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How To Get The Rejection Letter You Deserve

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Literary agents and publishers receive so many queries and submissions from writers these days, most have stopped sending out even the shortest, most impersonal written rejection notices.

Before lucking out and finding a publisher for my debut novel a couple months ago, I considered a formal rejection letter to be a significant victory. To not be fully ignored by the literary powers that be is positively enthralling and life affirming. Knowing that an agent or publisher cares enough to take the time to inform you personally that there is no way in hell they’ll be requesting additional pages or accepting your novel is no doubt cause for celebration.

To help you in your endeavors to get rejected properly, I’m providing the “rejection query letter” I used to (pretend) to send out to agencies. Use it as a guide, or copy it nearly word for word, and I assure you that your mailbox and/or inbox will soon be full of “thank you, but no” notifications from some of the most important people in the publishing world.

Dear Literary Agent,

I am contacting you today to see if you might consider my attached manuscript as being worthy of a formal rejection from your fine agency.

I realize that hundreds upon hundreds of unsolicited works come across your desk or enter your inbox each month, and that you couldn’t possibly take the time to provide each author with an official rejection notice. However, I think that once you read the clever title and first two finely crafted sentences of my tragicomic novel before tossing it into the bin, you will agree that my work cannot be completely overlooked and indeed deserves to be spurned in writing.

Naturally, my dream is that my literary prowess will compel you – or at least the intern who brings you coffee – to send me a personalized rejection note that includes the full title of my book. However, I realize that such an honor is typically reserved only for writers on their second or third novel and suicide attempt. Therefore, I would be more than happy to simply receive from you a standard form rejection letter printed out crookedly on the thinnest office paper available.

I will fully understand if you decide to pretend that you never received this query and submission. I can only imagine how busy you must be perfecting ways to help aspiring novelists and poets develop severe self-esteem issues and question the meaning of their existence. I certainly don’t want to take too much of your time and inadvertently hinder your ability to single-handedly extinguish the flames of countless creative minds.

If you feel strongly that my work does not merit a single iota of your attention – let alone a full rejection notice – all I ask is that you at least not intentionally spit or excrete on my manuscript prior to incinerating it. At the risk of sounding pompous, I do think I deserve that much respect.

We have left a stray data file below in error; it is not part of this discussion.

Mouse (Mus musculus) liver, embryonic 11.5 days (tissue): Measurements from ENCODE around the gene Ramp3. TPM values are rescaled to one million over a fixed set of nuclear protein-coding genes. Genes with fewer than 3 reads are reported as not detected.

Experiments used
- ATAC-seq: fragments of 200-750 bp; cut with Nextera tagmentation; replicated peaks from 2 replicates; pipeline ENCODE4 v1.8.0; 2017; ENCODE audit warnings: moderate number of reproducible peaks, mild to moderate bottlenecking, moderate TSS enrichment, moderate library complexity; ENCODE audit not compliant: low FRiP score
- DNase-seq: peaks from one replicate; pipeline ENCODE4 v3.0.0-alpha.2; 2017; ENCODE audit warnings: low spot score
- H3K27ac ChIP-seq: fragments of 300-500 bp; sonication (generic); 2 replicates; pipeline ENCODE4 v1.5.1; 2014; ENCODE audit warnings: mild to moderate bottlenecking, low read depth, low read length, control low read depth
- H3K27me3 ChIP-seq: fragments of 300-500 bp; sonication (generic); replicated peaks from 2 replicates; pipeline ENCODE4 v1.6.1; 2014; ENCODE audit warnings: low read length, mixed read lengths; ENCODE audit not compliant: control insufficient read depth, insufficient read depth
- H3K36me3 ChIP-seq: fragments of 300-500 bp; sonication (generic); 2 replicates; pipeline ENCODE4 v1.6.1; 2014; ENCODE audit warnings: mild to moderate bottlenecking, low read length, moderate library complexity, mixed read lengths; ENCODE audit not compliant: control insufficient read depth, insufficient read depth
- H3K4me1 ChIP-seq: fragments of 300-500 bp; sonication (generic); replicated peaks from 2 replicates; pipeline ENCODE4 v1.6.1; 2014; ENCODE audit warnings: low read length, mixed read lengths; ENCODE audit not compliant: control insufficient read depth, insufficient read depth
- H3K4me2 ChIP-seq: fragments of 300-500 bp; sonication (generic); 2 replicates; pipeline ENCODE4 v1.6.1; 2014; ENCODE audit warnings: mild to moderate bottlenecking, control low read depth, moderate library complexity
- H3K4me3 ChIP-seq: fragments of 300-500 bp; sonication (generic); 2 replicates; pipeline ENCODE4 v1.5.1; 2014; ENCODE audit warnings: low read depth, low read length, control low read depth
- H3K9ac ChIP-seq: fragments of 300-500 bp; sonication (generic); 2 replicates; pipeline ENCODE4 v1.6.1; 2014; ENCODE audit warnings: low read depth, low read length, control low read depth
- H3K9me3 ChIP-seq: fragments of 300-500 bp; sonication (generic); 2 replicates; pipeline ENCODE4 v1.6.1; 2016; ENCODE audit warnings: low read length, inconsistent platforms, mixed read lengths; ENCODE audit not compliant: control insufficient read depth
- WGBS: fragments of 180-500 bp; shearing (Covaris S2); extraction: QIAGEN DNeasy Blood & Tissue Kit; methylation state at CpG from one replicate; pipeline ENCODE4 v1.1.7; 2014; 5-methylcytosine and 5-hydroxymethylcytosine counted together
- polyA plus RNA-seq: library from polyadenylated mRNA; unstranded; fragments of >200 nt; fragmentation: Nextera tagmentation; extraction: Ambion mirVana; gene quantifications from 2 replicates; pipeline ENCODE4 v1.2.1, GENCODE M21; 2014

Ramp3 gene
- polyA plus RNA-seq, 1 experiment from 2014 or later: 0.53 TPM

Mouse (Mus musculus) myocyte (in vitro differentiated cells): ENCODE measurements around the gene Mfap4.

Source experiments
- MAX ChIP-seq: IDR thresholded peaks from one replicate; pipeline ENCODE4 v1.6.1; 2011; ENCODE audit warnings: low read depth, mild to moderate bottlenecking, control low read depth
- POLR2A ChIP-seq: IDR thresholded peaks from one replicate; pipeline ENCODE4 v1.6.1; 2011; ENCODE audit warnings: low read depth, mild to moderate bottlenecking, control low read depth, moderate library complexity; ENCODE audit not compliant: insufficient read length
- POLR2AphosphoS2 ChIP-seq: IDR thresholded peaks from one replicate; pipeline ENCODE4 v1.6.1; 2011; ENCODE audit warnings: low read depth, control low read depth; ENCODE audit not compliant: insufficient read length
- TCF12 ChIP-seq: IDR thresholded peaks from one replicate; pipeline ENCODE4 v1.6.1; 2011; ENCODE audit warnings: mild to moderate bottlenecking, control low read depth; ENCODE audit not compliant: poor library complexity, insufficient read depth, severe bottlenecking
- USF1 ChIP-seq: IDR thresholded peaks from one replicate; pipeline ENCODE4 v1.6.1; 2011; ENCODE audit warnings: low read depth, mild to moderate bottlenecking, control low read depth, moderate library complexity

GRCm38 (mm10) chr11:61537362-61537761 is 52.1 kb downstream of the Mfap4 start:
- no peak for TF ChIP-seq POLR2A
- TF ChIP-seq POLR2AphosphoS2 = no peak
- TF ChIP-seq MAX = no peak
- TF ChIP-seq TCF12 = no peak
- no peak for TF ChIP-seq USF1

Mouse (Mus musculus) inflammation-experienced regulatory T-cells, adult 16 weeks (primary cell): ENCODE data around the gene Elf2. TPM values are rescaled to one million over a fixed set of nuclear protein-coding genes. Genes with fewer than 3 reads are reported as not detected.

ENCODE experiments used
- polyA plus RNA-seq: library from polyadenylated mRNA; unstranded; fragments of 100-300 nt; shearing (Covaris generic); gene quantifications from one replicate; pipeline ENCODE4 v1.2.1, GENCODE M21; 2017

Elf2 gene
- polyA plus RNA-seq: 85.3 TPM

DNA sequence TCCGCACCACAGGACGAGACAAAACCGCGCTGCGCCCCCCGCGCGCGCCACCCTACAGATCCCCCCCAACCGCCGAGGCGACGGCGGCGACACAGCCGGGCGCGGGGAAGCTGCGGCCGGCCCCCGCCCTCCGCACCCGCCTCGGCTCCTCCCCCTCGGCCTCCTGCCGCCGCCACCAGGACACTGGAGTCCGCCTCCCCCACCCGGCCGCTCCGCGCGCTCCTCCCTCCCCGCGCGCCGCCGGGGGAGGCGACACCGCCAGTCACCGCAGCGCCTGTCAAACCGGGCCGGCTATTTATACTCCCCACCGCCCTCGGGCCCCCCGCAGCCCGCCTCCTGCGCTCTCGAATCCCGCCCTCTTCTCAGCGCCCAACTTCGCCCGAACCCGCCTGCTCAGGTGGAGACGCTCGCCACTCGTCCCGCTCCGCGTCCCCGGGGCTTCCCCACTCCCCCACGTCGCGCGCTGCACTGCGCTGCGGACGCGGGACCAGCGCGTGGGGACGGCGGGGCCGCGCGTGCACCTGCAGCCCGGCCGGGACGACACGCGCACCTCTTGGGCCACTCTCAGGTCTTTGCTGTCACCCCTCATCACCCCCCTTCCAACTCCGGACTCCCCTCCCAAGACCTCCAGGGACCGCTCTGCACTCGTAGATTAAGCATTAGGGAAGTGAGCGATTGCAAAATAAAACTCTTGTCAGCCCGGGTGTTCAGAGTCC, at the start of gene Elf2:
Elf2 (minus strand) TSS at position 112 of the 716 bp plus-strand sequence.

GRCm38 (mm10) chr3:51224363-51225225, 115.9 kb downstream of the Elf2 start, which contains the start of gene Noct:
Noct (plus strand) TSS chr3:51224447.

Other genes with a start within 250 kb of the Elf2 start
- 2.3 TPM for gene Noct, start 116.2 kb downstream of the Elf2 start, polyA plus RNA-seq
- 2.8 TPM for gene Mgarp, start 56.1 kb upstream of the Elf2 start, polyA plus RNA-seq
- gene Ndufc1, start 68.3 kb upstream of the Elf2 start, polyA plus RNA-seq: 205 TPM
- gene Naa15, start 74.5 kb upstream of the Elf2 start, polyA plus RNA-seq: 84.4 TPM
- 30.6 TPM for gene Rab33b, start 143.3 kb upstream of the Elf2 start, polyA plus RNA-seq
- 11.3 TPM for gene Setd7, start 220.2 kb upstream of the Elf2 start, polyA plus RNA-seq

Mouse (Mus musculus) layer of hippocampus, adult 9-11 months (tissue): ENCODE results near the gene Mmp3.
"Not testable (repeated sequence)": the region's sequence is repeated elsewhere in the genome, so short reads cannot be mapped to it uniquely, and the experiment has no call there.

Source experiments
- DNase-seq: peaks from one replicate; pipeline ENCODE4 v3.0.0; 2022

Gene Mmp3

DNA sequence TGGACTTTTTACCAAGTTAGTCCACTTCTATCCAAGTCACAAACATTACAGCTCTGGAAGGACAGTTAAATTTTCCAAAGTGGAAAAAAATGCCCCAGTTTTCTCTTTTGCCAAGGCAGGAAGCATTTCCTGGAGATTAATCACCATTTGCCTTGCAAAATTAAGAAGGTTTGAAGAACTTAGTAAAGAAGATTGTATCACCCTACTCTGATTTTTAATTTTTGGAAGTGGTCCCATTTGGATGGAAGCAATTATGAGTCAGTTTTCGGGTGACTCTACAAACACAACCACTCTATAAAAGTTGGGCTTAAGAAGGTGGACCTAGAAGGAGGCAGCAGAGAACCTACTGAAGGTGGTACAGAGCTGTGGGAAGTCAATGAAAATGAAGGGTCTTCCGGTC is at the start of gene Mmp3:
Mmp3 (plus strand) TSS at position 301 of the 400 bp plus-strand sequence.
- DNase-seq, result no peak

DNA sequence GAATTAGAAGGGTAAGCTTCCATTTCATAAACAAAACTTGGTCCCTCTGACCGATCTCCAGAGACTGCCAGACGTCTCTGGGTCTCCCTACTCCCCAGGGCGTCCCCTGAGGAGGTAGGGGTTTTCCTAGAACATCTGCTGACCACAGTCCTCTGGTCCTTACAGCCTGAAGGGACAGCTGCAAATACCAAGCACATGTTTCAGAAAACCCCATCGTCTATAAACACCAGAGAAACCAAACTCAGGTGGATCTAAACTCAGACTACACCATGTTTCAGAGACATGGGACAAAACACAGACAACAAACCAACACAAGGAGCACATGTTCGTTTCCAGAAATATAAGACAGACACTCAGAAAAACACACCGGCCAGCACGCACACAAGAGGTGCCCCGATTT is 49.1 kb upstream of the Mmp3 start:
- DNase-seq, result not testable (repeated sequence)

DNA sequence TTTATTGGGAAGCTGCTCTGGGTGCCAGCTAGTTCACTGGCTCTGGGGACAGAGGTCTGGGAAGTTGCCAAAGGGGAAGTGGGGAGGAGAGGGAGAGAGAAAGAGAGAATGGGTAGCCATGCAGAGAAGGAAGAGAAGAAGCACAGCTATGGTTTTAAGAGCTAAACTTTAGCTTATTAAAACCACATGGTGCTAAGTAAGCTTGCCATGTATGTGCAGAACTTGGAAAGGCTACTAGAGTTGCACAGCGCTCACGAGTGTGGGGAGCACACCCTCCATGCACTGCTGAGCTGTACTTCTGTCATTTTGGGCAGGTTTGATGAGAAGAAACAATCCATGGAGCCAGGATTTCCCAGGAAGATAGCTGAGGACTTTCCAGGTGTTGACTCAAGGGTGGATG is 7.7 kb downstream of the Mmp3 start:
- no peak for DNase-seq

Thank you very much in advance for not hiring an assassin to ensure that I never submit any of my literary work to you again.

Regards,

Greg Levin
“Writer” TC mark

image – gruntzooki

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    • Asdf

      I don’t know. I find that submitting the same story every hour of every day gets me a pretty formal rejection letter in the form of a cease and desist and, if I’m *really* lucky, a restraining order on the part of the publisher. 

      Those give me warm fuzzies and validate my existence in such a way that makes me want to continue writing.

      • http://www.facebook.com/profile.php?id=1363230138 Michael Koh

        SO YOU’RE THE PRICK THAT KEEPS SENDING ME THE SAME SHIT ABOUT WALRUSES IN A DINER ORDERING HAMBURGERS MEDIUM RARE.

        • Asdf

          I am. And I believe the fact that you initiated contact with me violates the terms of your restraining order. I will re-add you to my mailing list.

    • Anonymous

      Sorry that you’re bitter, but it’s not our job to boost your self esteem, dude. 

      • reverser

        um, satire.

      • Greg Levin

        Perhaps you should read more carefully, “dudette” — my novel is being published. I was just tossing this out there as a piece of comic relief for frustrated writers, which, judging by your tone, you most certainly are.

        • Anonymous

          I’ve received some pretty crazy responses to my rejection letters (which is part of my job!) so I’m a little sensitive in this area. On first read I felt defensive, on second read I realized it was funny. Sorry to come out the bag at ‘cha

      • Random

        you’re one smart cookie, aren’t you?

        • Asdf

          A crumble off the ol’ chocolate chip.

      • Anonymous

        K, I TAKE IT BACK. lol

        • http://www.facebook.com/profile.php?id=1363230138 Michael Koh

          NO. ‘lol’ DOES NOT FIX THIS.

    • Disneyzilla

      ASDF, that reply had me chuckling in my office.  Quite an accomplishment given my sour state of mind about publishing in general.

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